So, next time, if there is ever another time at this hospital (or any hospital – I have a feeling they are all the same due to budgets, etc.)  I’m bringing my own cooler full of cheese, hard boiled eggs, sliced meats, etc.  And perhaps if you are reading this, and going in for surgery, hopefully you have a diabetic team at your hospital that will ensure you get the proper food plan, or at least listens to you.  Somehow, in my case, I think I slipped through the cracks …. it’s okay, I’m alive and writing about my experience so others can learn from my mistake!

NB:  Incase you’re wondering, if I had stayed longer … my lunch was ringing in at only 70 grams and dinner was 62 grams … and none of those meals contained any protein.  
At least he got some protein to slow down the carbs!!!

Sunday, October 4, 2015

Falling through the cracks of a small town hospital

Falling through the cracks of the Cornwall Community Hospital (CCH) system … that’s the only way I can come up with an explanation of what happened with my insulin coverage last week during a 4-5 hour period when I was asked to stop my insulin pump from delivery insulin during surgery.  I put Ziggy into 0% basal rate for 4 hours – but now think I should have lied and just left him on. 
The Womb With A View
I think due to the diagnosis 2 weeks after my initial visit to ER for heavy bleeding and I was in menopause stage of life, along with the fast turnaround of 2 weeks after that for a spot on the slice and dice table this may have resulted in mistakes being made in what occurred that day with Pre-Op / miscommunication with the CDE’s / gas woman aka anesthesiologist, etc.  

Was pre-op done to close to the surgery date?

In past surgeries (e.g. mastectomy done in 2007 for diabetic mastopathy ), the Pre-Op, meeting up with endo team, was all done within 2 or more weeks of the surgery date.  In my case at CCH, pre-op was done 2 days before the surgery day  ( DH came along ).  The RN didn’t say anything about whether pump would be allowed or not, but took down that I wore an insulin pump,along with my total basal rate, average basal rate (this same information was given to the Pharmacist from the CCH the next day who said it was unusual for them to be left out of the loop for pre-op).   The RN was fully aware that I was being seen by the Diabetic Clinic within CCH and I “assumed” they would be contacted for any help (they were already aware of my upcoming surgery by an email I’d sent to them).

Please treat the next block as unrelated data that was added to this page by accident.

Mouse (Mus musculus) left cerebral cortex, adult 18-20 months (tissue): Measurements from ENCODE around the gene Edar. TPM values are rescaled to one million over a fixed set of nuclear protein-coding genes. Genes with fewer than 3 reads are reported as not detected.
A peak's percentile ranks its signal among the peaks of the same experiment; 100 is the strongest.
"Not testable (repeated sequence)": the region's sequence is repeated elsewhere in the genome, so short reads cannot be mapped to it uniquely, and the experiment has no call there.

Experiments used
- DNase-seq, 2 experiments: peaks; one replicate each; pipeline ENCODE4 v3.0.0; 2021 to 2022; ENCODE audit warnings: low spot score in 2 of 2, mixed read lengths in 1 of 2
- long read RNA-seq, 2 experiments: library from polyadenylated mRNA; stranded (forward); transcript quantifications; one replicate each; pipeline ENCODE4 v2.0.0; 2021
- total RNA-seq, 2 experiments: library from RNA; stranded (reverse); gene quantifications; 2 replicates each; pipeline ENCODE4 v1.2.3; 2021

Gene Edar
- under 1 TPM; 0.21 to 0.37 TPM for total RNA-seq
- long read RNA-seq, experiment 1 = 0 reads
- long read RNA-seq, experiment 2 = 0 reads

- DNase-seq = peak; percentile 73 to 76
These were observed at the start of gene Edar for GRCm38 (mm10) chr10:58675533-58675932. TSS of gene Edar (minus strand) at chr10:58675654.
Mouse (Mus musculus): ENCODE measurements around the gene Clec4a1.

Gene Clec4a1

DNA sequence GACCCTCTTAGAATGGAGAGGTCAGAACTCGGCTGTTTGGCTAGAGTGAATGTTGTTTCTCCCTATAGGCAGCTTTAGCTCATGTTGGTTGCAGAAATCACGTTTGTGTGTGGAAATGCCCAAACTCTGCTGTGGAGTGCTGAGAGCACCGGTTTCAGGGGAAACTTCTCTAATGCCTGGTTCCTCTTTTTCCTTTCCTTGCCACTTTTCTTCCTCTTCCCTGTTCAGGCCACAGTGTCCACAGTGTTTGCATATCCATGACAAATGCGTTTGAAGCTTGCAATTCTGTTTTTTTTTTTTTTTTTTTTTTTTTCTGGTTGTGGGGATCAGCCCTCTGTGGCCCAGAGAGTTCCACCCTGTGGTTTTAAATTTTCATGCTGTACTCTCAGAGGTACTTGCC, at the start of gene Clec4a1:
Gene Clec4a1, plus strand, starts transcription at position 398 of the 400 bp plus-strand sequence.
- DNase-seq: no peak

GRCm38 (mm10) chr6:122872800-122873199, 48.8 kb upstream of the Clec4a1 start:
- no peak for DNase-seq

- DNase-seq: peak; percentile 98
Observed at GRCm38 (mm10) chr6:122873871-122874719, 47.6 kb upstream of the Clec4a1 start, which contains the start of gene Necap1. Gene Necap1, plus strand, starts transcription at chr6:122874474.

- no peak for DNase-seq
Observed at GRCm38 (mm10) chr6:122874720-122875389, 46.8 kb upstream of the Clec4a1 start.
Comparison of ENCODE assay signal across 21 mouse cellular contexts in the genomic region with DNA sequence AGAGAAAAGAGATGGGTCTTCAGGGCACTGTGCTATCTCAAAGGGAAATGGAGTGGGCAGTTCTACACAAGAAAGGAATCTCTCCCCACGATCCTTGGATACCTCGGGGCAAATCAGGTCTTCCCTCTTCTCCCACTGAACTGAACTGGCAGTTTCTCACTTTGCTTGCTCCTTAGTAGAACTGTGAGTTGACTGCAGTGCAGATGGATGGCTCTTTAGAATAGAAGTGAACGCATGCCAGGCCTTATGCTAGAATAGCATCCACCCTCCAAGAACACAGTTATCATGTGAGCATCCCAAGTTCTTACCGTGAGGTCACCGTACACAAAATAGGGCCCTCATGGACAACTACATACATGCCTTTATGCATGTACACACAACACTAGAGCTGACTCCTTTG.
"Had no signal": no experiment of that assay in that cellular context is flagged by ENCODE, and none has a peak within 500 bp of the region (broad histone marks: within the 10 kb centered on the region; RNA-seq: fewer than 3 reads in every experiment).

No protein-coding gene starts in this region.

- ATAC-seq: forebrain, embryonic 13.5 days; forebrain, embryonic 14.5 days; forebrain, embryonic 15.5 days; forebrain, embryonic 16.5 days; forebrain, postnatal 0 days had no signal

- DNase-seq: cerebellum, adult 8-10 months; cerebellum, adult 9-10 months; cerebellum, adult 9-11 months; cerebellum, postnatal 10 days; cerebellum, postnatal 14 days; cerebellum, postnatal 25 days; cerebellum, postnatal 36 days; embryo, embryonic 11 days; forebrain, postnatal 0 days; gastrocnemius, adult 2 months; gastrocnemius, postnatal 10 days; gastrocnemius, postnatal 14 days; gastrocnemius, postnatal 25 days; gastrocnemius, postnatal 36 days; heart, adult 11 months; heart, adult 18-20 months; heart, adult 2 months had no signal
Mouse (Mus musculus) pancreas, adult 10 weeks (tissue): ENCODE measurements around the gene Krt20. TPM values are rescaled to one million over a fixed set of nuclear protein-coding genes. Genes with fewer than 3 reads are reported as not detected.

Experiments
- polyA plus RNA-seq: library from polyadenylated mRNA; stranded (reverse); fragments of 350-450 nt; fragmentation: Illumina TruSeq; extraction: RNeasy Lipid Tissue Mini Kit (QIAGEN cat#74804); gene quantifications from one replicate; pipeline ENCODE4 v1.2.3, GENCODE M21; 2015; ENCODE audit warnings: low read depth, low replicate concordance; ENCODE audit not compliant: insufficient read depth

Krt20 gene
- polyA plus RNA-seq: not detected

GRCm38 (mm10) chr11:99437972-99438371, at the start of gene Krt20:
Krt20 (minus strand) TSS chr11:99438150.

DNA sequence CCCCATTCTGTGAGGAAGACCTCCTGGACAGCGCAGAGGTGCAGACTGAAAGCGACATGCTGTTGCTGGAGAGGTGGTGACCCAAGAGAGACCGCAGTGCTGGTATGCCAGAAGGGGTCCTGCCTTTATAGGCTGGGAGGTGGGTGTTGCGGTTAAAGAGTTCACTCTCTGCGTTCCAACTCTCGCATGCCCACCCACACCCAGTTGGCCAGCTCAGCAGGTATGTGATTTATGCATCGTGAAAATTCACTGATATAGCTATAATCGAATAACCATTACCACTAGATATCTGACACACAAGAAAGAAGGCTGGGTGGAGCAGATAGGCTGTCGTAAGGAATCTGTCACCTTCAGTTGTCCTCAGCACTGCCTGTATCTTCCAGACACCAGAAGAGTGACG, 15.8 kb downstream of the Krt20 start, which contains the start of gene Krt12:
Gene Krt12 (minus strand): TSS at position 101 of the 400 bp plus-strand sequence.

Was any blood sugar testing taken during the surgery and didn’t
my CGMS alarms make them aware?

Sadly, I didn’t think of the CDE statement from an email earlier during the week when I’d asked her about wearing the insulin pump during the surgery …  

“do you have a protocol for not wearing pump during surgery”

Her response to my query, with no suggestions,  made it obviously clear to me I was on my own with handling my diabetes control in the hospital (I have since learned she expected me to respond back with my answer). 
I assumed that when the anesthesiologist (gas woman) firmly told me that she would not continue if I kept the pump on, that insulin would be at least provided in the drip.  This was told to me as I was already being strapped down to go to la la land of no pain and she meant business (she wasn’t happy with where the RN had set up the drip, but my veins are sparse and RN didn’t go to my hand which has LOTS of plump veins and has been used in the past by the blood takers).  So, basically, I had no time to say, “ let me get my overnight bag and shoot up with Lantus “.   Yes, I was in a tough position at that point, trying not to panic.  I had come prepared, but not at the last minute when the surgeon’s clock is ticking for his other scheduled patients that were behind me!!  Gulp!!

My hospital gown had the washy washy instructions to ensure no evil germs develop!

Granted this was my first major operation using an insulin pump.  Previously, I was on MDI, and with pre-op it was always determined that I do my regular long acting insulin shot and that after surgery that I took over my diabetes control.  Did my being on an insulin pump throw off the pre-op and pharmacist?  This is where both my husband and I wonder …